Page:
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Henry Gray (1825–1861). Anatomy of the Human Body. 1918.

4. Fertilization of the Ovum

Fertilization consists in the union of the spermatozoön with the mature ovum (Fig. 8). Nothing is known regarding the fertilization of the human ovum, but the various stages of the process have been studied in other mammals, and from the knowledge so obtained it is believed that fertilization of the human ovum takes place in the lateral or ampullary part of the uterine tube, and the ovum is then conveyed along the tube to the cavity of the uterus—a journey probably occupying seven or eight days and during which the ovum loses its corona radiata and zona striata and undergoes segmentation. Sometimes the fertilized ovum is arrested in the uterine tube, and there undergoes development, giving rise to a tubal pregnancy; or it may fall into the abdominal cavity and produce an abdominal pregnancy. Occasionally the ovum is not expelled from the follicle when the latter ruptures, but is fertilized within the follicle and produces what is known as an ovarian pregnancy. Under normal conditions only one spermatozoön enters the yolk and takes part in the process of fertilization. At the point where the spermatozoön is about to pierce, the yolk is drawn out into a conical elevation, termed the cone of attraction. As soon as the spermatozoön has entered the yolk, the peripheral portion of the latter is transformed into a membrane, the vitelline membrane which prevents the passage of additional spermatozoa. Occasionally a second spermatozoön may enter the yolk, thus giving rise to a condition of polyspermy: when this occurs the ovum usually develops in an abnormal manner and gives rise to a monstrosity. Having pierced the yolk, the spermatozoön loses its tail, while its head and connecting piece assume the form of a nucleus containing a cluster of chromosomes. This constitutes the male pronucleus, and associated with it there are a centriole and centrosome. The male pronucleus passes more deeply into the yolk, and coincidently with this the granules of the cytoplasm surrounding it become radially arranged. The male and female pronuclei migrate toward each other, and, meeting near the center of the yolk, fuse to form a new nucleus, the segmentation nucleus, which therefore contains both male and female nuclear substance; the former transmits the individualities of the male ancestors, the latter those of the female ancestors, to the future embryo. By the union of the male and female pronuclei the number of chromosomes is restored to that which is present in the nuclei of the somatic cells.   1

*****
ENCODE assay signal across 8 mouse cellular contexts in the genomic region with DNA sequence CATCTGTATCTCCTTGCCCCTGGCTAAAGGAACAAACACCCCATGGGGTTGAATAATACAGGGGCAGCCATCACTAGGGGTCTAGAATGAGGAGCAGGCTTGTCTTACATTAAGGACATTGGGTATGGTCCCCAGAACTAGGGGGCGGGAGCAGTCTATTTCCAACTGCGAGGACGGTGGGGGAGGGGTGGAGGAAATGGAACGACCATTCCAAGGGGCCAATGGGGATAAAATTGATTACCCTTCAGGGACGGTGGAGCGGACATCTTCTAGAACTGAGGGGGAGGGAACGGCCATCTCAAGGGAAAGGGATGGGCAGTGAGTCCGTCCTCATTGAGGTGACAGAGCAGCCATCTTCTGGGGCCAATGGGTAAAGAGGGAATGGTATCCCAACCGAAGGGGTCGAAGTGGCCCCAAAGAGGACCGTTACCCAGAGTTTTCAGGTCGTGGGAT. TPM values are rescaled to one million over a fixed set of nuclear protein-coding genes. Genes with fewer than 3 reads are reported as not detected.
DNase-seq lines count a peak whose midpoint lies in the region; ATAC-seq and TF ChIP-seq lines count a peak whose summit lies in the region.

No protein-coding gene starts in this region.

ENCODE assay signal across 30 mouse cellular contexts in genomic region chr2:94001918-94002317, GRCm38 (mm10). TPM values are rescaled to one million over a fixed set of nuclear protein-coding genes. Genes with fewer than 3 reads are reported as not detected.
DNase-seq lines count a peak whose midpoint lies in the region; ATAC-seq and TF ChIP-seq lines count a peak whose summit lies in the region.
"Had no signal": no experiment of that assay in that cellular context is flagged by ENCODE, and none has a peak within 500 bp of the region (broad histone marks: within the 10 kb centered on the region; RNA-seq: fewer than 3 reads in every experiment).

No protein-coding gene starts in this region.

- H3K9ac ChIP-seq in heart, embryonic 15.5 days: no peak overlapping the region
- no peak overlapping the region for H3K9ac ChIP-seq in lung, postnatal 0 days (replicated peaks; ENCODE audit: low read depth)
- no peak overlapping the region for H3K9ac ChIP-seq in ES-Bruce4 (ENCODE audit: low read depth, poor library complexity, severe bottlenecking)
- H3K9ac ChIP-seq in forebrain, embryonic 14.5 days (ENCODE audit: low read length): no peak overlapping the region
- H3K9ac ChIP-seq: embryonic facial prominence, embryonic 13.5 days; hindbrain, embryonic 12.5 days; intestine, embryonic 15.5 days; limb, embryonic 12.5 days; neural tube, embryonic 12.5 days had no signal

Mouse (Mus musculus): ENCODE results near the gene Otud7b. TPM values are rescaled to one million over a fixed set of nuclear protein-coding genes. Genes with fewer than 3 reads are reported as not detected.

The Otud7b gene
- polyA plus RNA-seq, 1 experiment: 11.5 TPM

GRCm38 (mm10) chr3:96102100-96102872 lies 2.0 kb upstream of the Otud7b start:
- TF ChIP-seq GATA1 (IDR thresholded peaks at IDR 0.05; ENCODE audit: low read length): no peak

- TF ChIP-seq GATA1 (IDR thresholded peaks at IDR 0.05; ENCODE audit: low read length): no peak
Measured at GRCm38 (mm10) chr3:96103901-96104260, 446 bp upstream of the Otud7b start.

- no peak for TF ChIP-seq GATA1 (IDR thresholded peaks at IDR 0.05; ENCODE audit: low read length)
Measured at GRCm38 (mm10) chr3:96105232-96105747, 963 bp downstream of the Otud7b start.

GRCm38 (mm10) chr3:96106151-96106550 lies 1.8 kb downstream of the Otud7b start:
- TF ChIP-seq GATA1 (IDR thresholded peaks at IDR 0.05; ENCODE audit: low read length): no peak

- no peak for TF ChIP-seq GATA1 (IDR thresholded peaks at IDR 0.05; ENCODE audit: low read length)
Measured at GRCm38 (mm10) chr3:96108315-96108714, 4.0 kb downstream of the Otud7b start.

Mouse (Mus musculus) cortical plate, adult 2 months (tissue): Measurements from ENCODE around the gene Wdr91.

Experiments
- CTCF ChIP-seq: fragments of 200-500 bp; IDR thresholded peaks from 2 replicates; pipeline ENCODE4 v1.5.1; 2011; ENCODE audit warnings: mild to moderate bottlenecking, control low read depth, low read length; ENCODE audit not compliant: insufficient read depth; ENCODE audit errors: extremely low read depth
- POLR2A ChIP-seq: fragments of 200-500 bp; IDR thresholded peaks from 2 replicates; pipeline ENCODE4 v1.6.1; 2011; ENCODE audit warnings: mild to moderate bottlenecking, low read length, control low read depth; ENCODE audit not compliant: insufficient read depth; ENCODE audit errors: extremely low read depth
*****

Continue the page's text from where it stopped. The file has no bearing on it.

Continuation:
FIG. 9– First stages of segmentation of a mammalian ovum. Semidiagrammatic. (From a drawing by Allen Thomson.) z.p. Zona striata. Polar bodies. a. Two-cell stage. b. Four-cell stage. c. Eight-cell stage. d, e. Morula stage. (See enlarged image)